Can't do Pull-ups – Try Modified Pull-ups
Pull-ups have long been considered the best body weight exercise for your back and biceps, unfortunately about 85% of the population can't do pull-ups. Because of the difficulty in doing pull-ups and the convenience, as well, this exercise is often neglected.
If you've over-looked pull-ups you've neglected half your upper body, because pull-ups work your back, biceps and forearms. Push-ups, which are great for upper body strength only target your chest, shoulders and triceps. If you overlook pull-ups and only do pushups, you are creating muscle imbalance, which can lead to upper back and neck pain.
If you are in that 85% of the population who can't do pull-ups try ‘modified' pull ups or as some people call them ‘Australian' pull-ups. Basically you are using a pull up bar that stands about 30 inches off the ground. This allows you to slide underneath the bar and keep your feet on the ground.
The benefit of modified pullups is that you ‘off-load' about a third of your body weight, which allows most women and men to do body weight pull-ups. You receive the same benefit of free standing pullups as you do with ‘modified' pull ups, in fact, I think you get more benefit and I'll explain that later.
You will often see people doing ‘assisted' pull ups in the gym on a Smith machine or squat rack, but for those who can't afford that type of equipment and train at home you can simply bolt a pull-up bar at about 30 inches off the ground and you're ready to go. Some people will take a broom stick and hang it across two chairs. I'm not a big fan of that method for safety reasons, which is why some of the home fitness equipment like the Work Horse Fitness Trainer would be a better choice. It is light weight, portable and stores very easily.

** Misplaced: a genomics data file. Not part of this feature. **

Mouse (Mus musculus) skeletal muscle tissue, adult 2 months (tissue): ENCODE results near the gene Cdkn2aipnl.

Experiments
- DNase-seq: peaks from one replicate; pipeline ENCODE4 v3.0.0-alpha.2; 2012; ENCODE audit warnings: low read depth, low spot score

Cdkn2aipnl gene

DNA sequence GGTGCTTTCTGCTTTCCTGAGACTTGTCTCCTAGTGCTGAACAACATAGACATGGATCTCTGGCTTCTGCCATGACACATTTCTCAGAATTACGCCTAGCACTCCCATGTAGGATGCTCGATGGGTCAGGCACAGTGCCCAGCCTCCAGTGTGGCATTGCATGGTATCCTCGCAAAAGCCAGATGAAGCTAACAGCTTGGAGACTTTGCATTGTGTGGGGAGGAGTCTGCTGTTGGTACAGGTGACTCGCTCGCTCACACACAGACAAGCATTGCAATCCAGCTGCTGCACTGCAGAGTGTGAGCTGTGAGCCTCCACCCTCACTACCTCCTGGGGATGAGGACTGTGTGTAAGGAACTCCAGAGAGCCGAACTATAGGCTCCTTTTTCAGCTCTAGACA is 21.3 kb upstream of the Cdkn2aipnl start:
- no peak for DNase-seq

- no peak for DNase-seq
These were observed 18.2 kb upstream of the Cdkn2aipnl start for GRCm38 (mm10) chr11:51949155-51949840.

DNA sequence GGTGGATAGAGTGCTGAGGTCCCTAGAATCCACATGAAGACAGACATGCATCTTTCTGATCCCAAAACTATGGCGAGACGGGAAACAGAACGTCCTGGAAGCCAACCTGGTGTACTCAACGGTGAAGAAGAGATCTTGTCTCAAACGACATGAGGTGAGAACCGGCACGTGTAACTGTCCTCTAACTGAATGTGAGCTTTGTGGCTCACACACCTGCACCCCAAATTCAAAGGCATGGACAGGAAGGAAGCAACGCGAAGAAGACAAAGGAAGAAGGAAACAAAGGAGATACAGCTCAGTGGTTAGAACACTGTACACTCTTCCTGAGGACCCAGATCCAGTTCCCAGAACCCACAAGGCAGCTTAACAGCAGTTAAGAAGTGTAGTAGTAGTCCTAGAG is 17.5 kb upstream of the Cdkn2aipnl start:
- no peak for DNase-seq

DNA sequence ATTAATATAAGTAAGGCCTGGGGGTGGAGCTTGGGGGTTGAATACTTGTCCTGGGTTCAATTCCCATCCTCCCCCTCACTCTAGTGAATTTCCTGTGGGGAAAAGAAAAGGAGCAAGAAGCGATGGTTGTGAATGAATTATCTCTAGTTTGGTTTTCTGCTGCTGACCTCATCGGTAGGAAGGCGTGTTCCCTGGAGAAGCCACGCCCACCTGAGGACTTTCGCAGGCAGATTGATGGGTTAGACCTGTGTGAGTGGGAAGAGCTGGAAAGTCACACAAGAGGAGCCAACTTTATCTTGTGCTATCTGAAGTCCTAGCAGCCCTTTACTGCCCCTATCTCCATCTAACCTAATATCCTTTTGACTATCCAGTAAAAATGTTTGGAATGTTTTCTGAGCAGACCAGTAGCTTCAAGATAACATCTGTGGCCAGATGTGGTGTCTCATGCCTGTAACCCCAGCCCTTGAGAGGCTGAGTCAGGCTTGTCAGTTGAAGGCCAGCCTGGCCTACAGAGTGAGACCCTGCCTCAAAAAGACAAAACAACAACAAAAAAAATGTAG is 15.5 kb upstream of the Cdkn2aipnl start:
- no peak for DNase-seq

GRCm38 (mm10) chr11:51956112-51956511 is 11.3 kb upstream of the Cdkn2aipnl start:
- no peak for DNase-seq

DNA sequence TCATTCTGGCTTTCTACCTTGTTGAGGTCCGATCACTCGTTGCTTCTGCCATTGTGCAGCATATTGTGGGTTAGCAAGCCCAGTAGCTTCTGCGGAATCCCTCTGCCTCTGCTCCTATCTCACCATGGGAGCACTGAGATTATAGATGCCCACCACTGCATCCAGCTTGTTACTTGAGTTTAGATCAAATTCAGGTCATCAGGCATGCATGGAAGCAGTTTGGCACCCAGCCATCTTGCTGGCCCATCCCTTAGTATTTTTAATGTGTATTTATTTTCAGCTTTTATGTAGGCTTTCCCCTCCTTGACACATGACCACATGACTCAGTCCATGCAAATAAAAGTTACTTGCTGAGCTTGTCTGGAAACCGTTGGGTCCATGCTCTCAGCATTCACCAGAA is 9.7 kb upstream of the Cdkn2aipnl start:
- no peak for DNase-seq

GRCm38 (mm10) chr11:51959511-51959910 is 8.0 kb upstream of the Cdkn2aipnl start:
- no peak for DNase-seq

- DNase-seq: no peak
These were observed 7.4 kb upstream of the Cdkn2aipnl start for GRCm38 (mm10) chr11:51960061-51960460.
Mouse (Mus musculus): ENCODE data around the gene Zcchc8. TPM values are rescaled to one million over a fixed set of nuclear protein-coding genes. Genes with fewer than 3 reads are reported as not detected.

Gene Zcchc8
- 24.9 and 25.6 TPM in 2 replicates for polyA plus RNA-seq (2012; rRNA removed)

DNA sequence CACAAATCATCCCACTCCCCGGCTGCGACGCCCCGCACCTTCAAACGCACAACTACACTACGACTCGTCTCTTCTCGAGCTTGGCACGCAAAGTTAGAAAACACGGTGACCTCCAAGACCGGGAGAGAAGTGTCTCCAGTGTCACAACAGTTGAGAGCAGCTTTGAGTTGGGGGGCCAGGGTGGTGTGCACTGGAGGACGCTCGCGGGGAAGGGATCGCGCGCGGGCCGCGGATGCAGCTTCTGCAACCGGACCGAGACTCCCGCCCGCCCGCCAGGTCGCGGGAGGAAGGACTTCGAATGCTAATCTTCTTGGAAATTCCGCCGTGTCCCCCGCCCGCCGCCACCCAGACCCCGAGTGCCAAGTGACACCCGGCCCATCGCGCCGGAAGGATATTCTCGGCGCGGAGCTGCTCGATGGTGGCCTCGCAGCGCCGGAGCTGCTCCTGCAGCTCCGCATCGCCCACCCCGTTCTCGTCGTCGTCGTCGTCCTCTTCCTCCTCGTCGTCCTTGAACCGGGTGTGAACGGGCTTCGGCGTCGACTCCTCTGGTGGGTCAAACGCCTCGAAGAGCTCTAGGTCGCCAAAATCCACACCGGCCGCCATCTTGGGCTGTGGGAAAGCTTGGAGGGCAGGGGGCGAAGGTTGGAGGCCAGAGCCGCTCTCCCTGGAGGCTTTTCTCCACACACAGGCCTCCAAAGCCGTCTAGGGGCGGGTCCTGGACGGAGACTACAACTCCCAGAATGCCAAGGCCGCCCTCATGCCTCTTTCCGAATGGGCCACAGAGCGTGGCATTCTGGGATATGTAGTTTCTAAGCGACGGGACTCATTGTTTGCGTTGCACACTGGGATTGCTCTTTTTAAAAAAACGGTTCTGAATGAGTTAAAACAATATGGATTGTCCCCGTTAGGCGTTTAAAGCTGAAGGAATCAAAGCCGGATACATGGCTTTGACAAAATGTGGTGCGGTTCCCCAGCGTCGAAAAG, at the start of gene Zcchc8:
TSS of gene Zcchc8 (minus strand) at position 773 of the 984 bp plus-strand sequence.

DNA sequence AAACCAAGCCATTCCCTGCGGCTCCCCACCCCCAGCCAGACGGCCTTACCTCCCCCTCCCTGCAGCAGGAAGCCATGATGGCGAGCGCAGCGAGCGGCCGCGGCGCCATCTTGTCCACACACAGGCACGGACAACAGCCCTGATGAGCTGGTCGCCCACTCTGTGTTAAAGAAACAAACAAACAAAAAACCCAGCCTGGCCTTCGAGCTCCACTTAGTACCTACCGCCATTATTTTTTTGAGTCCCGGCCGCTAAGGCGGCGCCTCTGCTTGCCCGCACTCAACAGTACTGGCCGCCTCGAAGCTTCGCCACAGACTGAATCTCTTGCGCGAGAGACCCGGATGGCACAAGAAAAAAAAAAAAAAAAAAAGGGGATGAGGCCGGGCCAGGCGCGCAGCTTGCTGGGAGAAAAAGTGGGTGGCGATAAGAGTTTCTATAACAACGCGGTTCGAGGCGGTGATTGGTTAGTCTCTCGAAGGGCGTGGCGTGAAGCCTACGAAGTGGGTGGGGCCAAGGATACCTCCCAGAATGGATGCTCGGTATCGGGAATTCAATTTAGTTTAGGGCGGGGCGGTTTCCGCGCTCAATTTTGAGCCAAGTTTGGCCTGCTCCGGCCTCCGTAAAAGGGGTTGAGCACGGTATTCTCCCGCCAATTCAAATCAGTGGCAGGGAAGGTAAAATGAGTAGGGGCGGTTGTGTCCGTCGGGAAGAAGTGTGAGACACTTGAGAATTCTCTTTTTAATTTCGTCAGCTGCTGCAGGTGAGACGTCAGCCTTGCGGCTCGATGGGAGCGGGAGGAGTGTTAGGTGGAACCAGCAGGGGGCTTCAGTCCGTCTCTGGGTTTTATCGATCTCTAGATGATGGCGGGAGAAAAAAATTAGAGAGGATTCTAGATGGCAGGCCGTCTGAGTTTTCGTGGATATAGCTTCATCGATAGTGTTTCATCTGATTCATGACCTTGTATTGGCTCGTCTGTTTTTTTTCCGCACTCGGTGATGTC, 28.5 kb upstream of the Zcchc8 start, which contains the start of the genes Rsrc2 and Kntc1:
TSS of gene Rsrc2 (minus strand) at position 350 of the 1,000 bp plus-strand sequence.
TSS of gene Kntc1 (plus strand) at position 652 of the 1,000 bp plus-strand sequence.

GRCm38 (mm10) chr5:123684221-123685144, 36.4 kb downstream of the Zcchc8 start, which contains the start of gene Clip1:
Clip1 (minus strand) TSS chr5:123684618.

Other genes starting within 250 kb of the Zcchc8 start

Pulling to Chin or Chest
The pulling motion, whether from overhead to your chin or towards your chest, as if you were doing a ‘row' works basically the same muscles - the latissimus dorsi (the muscles that give that nice V-shape look), biceps and forearms. The benefit of the rowing motion and why I like ‘modified' pullups is that it also targets the muscles between your shoulder blades.
Your trapezius and rhomboids are the muscles between your shoulder blades and are responsible for keeping your shoulders pulled back. They help keep that nice upper body posture and are the direct antagonist to your chest muscles, which are notoriously tight on most people and the biggest reason for upper back pain. Unfortunately a free hanging pull-up doesn't target as much of the upper back muscles as does a rowing movement, which you get from a ‘modified' pullup.
For that reason I am a big fan of modified pullups – it helps restore muscle balance to your upper torso, which helps reduce upper back and neck pain. So if you've been neglecting your back muscles because you can't do pull-ups try modified pull-ups. Most women are pleasantly surprised to learn that they can do pull-ups this way, as well as, a lot of men who have added a few extra pounds and can't do pullups anymore.
I think the biggest surprise is feeling how good of a pump you get for your back and biceps when you start doing pull-ups on a regular basis. Give it a try and train your whole upper body.
Dr. Len Lopez is a chiropractic sports physician, strength and conditioning coach and author of "To Burn or Not to Burn – Fat is the Question." He is also the creator of the "Work Horse Fitness Trainer. To learn more about health and fitness visit www.WorkHorseFitness.com